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Review Windows For Shockwave

Added on 4/1/2003


D8 D8_5 D9 Mac PC Shockwave


Author: MediaMacros (website)

Windows For Shockwave 3.0 (WFS 3.0) is a set of behaviors for Director 8+ (not an Xtra) that allows drag and droppable creation of onstage windows, modal dialog boxes, cascading menus, right-click (Control+click in Mac) pop-up menus, and good cursor image control. It can be used in the creation of Shockwave movies or Projectors. The drag and drop behaviors are suitable for Director developers with no Lingo knowledge

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Ah, lingo as it should be.  Reusable, easy and flexible.  The ideal for any developer is to create systems in which we can rapidly reuse our code so that each time we create with a set of behaviors it becomes simpler and faster. (And if you do not have your own behavior library started already, shame on you.)  ;)  This is just what Windows for Shockwave gives you.  A set of rapidly reusable components that allow some very advanced and seamless interaction.

So what all will this do for you?  Well it has many uses.  Originally created to allow dialogs and fake windows in Shockwave, it allows for modal and non-modal "windows", cascading menus, popup menus, parent/child relationships of windows and objects and more. Think of it as a behavioral replacement for many OS style elements for navigation and windows. You can make the elements look like you want them to look.

Don't let the name mislead you. Windows for Shockwave is useful outside of the browser as well.  Sometimes MIAWs (Movie in a window) or LDMs (Linked Director movies) are too complex or come with their own problems for simple implementations.  Also, the menu features and nesting ability of WFS are much easier than tying to create hierarchies with real windows. The elements are easy to customize and are built with standard sprites on the stage.  No fancy Director coding required. You can even let objects live "inside" others via parent-child relationships.  There is a great example in one of the tutorials that illustrates adding sprites to windows and moving objects inside "windows". Close the windows, move the windows, etc and the sprites added to the "window" follow right along. This is something that is difficult or impossible with real MIAWs.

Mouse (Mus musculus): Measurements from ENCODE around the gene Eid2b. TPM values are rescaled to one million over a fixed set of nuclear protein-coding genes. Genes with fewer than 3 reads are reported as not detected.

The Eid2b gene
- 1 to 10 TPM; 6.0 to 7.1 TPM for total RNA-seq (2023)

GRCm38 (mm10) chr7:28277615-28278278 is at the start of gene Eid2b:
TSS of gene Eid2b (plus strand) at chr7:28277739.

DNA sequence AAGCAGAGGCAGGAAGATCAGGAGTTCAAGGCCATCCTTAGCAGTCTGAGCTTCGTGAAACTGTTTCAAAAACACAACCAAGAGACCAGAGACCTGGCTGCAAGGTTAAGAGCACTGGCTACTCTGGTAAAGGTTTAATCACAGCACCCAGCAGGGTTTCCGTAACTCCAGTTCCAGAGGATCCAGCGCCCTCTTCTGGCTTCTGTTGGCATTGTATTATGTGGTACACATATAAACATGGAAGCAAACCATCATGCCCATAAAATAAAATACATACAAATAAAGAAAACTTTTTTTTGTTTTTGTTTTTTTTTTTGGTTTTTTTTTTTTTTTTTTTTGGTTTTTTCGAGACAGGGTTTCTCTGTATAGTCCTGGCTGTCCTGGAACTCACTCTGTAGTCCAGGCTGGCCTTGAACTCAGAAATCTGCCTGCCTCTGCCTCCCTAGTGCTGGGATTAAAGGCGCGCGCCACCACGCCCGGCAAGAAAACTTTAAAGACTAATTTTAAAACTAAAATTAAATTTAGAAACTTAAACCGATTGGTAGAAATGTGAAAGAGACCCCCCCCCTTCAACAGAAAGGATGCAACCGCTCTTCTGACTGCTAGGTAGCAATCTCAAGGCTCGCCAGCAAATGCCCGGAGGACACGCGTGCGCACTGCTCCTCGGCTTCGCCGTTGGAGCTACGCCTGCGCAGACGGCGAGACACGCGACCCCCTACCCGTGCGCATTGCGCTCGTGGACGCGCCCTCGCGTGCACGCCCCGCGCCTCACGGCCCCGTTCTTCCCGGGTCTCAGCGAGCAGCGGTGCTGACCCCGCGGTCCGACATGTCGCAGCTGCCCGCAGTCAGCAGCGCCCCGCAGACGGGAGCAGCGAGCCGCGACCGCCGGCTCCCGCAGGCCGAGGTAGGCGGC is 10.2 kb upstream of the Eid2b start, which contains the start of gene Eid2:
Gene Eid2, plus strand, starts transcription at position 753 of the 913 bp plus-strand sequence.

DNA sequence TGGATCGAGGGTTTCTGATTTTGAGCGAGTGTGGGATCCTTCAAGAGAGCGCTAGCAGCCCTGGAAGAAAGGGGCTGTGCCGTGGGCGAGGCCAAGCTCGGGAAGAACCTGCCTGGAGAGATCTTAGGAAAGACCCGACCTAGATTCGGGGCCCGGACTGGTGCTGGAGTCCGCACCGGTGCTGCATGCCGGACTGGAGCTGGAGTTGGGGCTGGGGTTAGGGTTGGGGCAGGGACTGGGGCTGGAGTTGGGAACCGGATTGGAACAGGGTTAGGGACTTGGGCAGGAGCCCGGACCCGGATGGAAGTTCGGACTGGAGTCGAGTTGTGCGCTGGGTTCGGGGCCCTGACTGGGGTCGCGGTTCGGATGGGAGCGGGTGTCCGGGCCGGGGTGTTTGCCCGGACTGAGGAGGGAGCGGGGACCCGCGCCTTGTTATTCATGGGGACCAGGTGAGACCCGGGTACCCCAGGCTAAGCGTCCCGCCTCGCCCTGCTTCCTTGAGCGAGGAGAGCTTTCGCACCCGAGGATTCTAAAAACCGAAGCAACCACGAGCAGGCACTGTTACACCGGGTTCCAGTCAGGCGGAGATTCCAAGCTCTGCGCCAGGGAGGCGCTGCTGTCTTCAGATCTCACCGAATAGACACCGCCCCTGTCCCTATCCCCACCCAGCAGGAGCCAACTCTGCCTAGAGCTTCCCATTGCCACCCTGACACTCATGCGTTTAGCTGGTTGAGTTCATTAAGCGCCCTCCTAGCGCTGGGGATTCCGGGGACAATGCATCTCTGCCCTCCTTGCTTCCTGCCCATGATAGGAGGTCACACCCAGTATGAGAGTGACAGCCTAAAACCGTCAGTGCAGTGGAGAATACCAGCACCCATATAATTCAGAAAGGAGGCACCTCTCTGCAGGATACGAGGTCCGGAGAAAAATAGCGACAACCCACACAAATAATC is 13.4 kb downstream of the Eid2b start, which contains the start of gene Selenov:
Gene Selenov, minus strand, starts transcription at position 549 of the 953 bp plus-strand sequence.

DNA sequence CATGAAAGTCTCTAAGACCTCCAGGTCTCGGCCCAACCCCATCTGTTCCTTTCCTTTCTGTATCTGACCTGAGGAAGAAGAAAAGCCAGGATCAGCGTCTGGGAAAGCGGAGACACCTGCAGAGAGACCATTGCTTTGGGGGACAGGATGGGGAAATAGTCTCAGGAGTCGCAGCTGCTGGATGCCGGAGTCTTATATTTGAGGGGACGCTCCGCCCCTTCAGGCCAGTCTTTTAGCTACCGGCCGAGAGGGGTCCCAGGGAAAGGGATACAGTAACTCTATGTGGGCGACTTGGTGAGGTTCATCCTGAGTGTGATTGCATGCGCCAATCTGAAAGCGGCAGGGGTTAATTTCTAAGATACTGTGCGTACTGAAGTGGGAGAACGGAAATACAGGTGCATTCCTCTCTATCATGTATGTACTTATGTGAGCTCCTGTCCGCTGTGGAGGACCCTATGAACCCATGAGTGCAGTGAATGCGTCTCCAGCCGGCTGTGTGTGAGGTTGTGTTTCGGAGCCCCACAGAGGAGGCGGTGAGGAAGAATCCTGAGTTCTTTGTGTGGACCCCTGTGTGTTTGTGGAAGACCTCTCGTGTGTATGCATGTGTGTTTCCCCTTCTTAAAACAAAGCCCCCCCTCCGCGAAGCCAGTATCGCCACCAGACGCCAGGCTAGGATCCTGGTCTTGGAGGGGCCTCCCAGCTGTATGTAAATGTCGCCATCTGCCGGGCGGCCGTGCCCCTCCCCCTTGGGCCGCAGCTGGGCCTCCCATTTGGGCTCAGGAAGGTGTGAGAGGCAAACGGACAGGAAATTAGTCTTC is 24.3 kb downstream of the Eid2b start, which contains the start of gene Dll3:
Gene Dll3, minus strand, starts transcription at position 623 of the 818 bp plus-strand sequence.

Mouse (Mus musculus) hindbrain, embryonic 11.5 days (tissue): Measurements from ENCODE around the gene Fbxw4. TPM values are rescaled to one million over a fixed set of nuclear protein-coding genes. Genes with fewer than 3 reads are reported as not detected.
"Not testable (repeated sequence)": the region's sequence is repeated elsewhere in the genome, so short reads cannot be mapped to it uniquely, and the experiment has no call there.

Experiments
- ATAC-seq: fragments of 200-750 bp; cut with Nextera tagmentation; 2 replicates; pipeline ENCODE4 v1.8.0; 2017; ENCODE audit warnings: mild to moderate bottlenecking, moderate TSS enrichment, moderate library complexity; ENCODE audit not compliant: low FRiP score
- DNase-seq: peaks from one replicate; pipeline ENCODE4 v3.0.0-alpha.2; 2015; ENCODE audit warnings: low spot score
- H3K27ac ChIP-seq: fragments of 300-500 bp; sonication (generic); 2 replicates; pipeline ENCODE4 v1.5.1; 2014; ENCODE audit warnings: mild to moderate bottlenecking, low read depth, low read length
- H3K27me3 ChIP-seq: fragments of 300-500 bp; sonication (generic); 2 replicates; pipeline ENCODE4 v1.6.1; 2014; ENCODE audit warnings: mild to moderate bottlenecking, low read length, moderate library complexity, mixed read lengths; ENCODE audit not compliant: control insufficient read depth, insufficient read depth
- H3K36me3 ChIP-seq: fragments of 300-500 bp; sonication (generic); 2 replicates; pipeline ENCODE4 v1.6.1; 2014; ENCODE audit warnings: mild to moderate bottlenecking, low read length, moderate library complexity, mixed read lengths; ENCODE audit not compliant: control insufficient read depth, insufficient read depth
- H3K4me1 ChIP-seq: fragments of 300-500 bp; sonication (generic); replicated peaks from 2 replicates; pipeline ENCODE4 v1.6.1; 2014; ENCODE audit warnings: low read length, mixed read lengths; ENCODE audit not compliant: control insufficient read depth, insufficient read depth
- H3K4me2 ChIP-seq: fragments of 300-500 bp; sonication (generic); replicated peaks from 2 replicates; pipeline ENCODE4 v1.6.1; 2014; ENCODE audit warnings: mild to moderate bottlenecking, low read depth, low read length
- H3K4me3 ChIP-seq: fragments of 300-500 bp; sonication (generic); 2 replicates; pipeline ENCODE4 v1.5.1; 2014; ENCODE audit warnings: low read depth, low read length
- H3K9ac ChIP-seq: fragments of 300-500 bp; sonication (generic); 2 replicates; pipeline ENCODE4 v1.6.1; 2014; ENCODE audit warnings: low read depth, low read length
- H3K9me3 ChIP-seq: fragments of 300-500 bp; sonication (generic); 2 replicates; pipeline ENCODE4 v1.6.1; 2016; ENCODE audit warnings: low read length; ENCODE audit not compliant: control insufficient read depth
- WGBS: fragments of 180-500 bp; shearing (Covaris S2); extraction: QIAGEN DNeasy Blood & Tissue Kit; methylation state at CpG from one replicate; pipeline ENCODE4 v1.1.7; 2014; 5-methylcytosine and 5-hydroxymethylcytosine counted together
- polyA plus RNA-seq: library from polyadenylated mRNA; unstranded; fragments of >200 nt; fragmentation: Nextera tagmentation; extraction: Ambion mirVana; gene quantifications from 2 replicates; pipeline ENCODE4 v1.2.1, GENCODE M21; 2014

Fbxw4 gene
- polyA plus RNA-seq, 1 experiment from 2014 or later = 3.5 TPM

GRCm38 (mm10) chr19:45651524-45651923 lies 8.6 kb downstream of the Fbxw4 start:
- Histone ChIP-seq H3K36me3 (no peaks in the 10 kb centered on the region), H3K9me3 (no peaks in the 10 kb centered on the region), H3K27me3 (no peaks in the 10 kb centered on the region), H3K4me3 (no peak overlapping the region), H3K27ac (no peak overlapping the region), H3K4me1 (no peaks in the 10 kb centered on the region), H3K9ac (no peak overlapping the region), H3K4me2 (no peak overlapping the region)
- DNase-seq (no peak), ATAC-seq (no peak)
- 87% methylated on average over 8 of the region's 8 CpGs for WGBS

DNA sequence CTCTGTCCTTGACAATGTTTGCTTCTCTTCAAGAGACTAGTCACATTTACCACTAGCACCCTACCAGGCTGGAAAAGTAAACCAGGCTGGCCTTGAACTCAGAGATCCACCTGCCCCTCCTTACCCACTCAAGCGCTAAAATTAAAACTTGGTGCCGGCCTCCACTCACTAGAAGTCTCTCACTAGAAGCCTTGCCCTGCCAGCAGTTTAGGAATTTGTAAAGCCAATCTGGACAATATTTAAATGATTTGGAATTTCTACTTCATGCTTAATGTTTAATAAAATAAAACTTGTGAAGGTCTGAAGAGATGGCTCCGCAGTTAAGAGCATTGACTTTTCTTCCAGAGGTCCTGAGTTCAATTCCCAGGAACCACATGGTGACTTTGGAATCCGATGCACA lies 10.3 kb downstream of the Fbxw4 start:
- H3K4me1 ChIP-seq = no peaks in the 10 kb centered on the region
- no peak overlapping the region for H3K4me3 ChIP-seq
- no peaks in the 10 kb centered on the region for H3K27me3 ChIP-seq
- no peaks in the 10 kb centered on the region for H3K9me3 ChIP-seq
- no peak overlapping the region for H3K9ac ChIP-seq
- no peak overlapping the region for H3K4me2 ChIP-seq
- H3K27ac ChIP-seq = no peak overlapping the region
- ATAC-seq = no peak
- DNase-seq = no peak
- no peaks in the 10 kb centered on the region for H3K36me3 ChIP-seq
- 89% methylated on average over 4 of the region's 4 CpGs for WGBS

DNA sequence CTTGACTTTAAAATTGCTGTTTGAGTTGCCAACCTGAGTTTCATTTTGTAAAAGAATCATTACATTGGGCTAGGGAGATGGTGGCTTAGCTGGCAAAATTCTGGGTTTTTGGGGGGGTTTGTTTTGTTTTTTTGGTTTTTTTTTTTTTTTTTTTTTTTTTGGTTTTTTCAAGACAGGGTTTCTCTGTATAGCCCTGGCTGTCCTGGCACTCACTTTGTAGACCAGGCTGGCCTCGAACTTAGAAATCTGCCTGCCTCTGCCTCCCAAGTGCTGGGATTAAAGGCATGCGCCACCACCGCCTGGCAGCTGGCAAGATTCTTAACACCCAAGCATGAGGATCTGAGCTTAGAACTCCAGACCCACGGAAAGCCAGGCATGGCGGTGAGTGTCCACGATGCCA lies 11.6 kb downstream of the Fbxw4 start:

One nice thing about this behavior set is its raw simplicity of use.  Each element, either menu or window, starts with a Manager that hides on stage.  Then you simply set up the window and menu visually and add on the behaviors. It's WYSIWYG development all the way.  Even the novice Director user will find this fairly easy as they go through the simple and easy- to- follow tutorials included with the library.  Just drop in your elements, add the behaviors, and go.

More advanced users can still benefit from this library as well.  Rapid development can save hours of custom coding, although there is one area that can be a slight drawback.  This is an entirely sprite generated approach so with it comes a few caveats.  Let's take a complex menu, for example.  If we have ten root level items, with ten sub items each, and ten third level items for those, we just hit 1110 text sprites.  This is a big load to manage on screen for layout and even worse, we are 110 sprites over what Director can use without even adding the UI elements.  Granted this is a worst-case scenario, but it would be great to see some bit of dynamic coding in the future.   Menu lists, using one text member per level, or dynamically resizing and placing sprites, etc could considerably reduce the load on the score, and imaging lingo could be utilized as well to give it full dynamic control.

No product can be everything to everyone, but this is a great tool for anyone wanting to rapidly add windows, dialogs and menus to their program with little hassle and almost no complexity.  Documentation is clear and support is fast and responsive. Top that all off with the incredibly low price tag and there really is not any reason not to buy. For $30 you get the full source code and regular updates, so you can always expand the code base to suit your own needs.  If it saves you 15-20 minutes of work alone it pretty much has paid for itself.

My recommendation, take some of that extra software cash (or skip a lunch or two out if you have to) and get this library.  You'll be glad you did.  



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